Denali • 3 days • Explore Denali National Park and Preserve from our base at the Denali Education Center, nestled on the banks of the glacially-fed Nenana River. A medley of boreal forest, tundra, sand dunes, and glaciers, Denali National Park encompasses six million acres of pristine wilderness and is home to Mt. Denali, the tallest peak in North America. Watch for moose and their young grazing in the early morning, or borrow some binoculars and spot a few of the over 100 species of birds that call the park home. Hike frontcountry wilderness trails and scout for bears, wolves, caribou, and white Dall sheep on expert-led hikes. Visit the last remaining sled dog kennel of the National Park Service, and meet the rangers that work with the dogs on conservation and research missions throughout Alaska’s dark winters.
Girdwood • 5 days • Continue your journey south along the scenic Parks Highway past Anchorage to the Kenai Peninsula, and settle into the village of Girdwood, our base for the next five days. Home to the northernmost temperate rainforest in North America, the peninsula contains three different stunning national parks and is bordered by the Cook Inlet to the west and the Gulf of Alaska to the south. Visit the renowned Alaska Sea Life Center in the quaint coastal town of Seward, and spend a day working with veterinarians to rehabilitate rescued marine life. Take a scenic tram high into the Chugach Mountains to hike above the treeline, trek the receding Matanuska Glacier with expert guides, and paddle amid towering icebergs in a glacial lake. Pan for gold at a historic mine and learn how its trade impacted the legacy of Alaska and the local economy. Witness the extreme boreal tides of Turnagain Arm as you scout for belugas, and visit Eklutna, a historical village with shared cross-cultural heritage between the Athabascan native population and Russian settlers.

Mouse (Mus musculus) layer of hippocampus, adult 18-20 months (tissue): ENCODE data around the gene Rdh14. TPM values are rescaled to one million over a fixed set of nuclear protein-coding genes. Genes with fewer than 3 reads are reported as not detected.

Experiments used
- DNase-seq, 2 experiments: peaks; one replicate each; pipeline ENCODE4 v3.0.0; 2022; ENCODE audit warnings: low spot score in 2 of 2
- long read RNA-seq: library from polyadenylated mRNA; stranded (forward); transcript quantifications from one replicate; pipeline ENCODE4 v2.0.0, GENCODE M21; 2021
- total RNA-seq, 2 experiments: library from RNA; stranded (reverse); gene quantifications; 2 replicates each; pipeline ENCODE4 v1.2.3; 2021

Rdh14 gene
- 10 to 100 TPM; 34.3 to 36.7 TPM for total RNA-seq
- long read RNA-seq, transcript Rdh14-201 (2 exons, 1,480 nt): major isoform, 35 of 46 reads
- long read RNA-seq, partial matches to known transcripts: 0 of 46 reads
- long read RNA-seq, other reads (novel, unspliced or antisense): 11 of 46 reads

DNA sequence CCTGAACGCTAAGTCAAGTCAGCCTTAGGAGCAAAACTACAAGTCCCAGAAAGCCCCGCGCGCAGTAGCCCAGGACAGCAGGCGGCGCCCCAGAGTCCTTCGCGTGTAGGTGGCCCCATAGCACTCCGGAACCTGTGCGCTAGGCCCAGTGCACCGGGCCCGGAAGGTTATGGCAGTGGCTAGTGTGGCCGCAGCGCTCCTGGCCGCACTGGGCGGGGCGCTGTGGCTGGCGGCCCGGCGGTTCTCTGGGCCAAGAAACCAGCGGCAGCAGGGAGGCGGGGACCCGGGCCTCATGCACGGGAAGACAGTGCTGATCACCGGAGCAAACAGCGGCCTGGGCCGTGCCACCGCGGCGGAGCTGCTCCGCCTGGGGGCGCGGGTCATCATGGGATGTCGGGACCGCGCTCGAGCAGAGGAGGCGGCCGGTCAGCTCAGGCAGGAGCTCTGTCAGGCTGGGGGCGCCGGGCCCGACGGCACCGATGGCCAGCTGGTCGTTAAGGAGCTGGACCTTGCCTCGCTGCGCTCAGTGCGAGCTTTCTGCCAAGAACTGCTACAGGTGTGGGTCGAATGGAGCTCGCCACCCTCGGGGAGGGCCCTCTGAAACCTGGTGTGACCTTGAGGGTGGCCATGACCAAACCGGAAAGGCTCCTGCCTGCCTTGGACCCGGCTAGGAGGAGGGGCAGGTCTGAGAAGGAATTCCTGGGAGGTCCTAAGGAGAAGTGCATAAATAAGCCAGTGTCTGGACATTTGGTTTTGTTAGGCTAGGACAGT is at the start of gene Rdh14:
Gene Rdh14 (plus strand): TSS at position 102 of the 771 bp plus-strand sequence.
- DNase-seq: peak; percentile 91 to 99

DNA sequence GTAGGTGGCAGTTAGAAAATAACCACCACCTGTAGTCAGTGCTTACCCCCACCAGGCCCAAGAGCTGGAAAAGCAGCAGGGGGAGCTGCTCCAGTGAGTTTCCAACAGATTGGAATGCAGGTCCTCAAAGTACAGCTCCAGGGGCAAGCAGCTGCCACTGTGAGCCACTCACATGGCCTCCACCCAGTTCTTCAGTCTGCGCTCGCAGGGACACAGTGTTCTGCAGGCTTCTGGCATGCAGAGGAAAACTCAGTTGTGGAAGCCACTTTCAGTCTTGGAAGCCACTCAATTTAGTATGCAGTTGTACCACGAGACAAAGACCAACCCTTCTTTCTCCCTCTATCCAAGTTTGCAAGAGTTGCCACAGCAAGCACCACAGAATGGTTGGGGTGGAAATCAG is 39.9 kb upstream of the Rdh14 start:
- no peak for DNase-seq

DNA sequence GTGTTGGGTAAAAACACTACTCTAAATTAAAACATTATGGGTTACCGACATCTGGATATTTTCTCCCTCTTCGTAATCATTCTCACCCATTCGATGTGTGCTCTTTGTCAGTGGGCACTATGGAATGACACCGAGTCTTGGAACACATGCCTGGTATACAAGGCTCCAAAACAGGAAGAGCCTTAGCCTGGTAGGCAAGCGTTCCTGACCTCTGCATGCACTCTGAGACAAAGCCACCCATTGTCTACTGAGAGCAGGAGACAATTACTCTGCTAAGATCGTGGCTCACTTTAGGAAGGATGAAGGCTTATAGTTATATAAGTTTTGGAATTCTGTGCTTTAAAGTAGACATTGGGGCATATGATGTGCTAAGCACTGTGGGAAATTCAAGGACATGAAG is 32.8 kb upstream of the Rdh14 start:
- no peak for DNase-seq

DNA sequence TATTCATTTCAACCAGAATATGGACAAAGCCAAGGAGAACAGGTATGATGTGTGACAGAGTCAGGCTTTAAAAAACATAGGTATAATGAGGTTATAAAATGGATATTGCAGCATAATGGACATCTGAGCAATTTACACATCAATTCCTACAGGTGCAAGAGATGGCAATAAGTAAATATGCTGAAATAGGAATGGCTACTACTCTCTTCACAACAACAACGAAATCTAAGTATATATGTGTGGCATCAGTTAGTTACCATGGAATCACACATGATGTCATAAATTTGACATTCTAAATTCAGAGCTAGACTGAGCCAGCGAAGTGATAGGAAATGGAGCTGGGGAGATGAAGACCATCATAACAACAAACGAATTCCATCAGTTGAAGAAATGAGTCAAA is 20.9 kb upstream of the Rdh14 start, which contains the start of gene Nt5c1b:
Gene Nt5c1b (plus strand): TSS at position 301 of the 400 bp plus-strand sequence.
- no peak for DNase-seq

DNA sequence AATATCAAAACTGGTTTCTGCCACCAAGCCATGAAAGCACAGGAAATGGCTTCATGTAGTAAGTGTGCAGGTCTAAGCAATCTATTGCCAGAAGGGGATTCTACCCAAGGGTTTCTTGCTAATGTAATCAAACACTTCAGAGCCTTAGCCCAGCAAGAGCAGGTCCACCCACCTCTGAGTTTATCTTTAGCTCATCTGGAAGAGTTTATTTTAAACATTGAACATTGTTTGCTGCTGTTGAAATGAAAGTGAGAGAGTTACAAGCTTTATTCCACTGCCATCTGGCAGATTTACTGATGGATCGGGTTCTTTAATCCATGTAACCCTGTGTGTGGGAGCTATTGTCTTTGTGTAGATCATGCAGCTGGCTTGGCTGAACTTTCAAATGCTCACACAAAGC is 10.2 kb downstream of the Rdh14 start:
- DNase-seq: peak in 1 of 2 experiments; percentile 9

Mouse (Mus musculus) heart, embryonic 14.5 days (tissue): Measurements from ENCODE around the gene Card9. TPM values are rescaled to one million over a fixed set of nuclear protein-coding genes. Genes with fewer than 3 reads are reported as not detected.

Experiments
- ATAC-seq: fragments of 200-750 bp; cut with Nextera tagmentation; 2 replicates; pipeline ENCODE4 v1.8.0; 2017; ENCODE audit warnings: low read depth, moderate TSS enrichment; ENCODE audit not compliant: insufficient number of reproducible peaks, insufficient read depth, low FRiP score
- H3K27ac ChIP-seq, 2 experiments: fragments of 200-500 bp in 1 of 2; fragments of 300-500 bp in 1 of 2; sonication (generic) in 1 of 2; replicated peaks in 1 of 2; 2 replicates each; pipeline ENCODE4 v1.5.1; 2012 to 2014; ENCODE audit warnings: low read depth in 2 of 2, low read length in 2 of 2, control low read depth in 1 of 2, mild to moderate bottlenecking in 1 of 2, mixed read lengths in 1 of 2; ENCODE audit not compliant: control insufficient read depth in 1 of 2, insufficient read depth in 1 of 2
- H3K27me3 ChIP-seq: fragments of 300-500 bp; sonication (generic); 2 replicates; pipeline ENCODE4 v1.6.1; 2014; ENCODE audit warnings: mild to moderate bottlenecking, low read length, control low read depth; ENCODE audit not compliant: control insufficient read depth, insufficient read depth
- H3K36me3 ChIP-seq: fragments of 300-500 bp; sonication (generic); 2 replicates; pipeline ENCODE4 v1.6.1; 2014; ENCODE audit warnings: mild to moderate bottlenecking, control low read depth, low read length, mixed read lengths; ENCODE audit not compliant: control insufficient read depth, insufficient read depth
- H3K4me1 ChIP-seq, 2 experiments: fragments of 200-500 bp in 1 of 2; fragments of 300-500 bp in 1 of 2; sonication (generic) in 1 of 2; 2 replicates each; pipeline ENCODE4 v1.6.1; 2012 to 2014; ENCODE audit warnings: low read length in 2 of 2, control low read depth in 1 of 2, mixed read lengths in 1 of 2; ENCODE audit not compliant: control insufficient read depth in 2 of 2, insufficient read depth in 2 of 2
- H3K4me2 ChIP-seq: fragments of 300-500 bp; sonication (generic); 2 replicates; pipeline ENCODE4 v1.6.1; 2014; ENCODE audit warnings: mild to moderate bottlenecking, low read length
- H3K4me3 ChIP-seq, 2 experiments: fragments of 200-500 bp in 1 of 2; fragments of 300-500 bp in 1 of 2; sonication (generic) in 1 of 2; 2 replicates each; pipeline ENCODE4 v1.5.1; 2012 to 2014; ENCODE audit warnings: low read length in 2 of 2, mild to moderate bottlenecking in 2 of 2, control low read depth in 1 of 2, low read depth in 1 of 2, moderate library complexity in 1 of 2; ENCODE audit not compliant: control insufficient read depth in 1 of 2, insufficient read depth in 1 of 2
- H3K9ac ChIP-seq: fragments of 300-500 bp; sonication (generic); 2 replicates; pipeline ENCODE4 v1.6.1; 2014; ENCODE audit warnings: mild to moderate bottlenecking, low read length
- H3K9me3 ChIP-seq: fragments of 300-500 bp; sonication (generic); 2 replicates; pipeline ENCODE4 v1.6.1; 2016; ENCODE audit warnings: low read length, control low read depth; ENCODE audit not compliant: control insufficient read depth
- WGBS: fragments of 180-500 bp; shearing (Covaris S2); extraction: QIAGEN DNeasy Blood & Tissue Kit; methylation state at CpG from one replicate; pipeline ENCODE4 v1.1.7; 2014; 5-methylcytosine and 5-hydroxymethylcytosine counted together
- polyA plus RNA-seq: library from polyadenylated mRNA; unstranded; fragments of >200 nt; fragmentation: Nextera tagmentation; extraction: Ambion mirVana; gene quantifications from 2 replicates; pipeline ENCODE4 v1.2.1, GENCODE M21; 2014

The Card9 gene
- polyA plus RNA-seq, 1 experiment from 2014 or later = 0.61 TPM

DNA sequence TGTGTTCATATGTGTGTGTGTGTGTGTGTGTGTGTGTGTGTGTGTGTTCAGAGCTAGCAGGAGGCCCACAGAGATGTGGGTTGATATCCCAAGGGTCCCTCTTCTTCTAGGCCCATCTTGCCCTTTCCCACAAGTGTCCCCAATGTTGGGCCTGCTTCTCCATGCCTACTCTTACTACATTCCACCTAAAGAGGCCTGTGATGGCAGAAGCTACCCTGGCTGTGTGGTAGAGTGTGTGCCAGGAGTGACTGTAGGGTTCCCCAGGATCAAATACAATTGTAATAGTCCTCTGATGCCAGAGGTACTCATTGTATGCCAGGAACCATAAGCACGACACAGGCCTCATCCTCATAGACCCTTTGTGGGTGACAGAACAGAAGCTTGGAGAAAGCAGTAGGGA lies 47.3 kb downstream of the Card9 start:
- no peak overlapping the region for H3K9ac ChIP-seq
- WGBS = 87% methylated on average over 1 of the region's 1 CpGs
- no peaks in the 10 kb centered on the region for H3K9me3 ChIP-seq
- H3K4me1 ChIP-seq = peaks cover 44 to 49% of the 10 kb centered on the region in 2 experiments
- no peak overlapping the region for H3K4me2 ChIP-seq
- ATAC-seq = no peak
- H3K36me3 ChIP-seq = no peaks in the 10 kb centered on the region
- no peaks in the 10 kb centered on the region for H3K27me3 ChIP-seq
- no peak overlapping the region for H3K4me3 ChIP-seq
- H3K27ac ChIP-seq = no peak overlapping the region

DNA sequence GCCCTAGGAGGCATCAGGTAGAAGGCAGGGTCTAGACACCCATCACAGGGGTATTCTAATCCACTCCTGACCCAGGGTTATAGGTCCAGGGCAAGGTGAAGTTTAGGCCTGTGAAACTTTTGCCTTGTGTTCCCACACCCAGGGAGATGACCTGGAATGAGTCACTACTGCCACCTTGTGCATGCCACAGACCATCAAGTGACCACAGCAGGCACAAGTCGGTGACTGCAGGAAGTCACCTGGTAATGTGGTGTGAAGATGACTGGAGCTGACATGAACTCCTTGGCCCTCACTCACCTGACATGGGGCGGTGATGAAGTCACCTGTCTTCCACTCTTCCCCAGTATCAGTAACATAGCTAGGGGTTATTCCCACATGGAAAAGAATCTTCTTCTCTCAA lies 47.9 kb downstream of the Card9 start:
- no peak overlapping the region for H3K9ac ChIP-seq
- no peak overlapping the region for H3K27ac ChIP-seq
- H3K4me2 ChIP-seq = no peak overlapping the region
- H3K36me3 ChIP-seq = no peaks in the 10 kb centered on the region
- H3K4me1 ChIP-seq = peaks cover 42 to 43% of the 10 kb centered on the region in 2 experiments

Homer • 2 days • Travel south to the terminus of the Parks Highway and explore the seaside village of Homer. Kayak with conservationists along Homer’s glaciated coastline and explore the teeming marine ecosystem at your fingertips. Spend two nights in a yurt across the bay at the Peterson Bay Field Station, and scout for orcas, humpbacks, sea lions, and otters off the coast. Reflect on your experience as a group, hone your independent projects, and roast marshmallows over the campfire with new friends.
Anchorage • 1 day • Return to Anchorage and enjoy a celebratory dinner and present your final projects as a group.
Return • Travel Day • Fly from Anchorage to Seattle with your group and a leader, then continue on to your final destination. To learn more about how we organize travel, click here..
This itinerary represents our best projection of the group’s schedule. However, we may implement changes designed to improve the quality of the program.
A Day in the Life: DENALI
Due to the traveling nature of this student summer program, each day is different. Here is a snapshot of a day in Denali National Park.
7:30 AM • Breakfast at our accommodations
9 AM • Morning hike for views of Mt. Denali
12 PM • Lunch on the river
1 PM • Intro talk on the subarctic ecosystem in Denali from a conservation specialist
3 PM • Visit a working sled dog kennel
5 PM • Downtime
7 PM • Dinner on campus at the education center
8 PM • Evening hike to take advantage of the midnight sun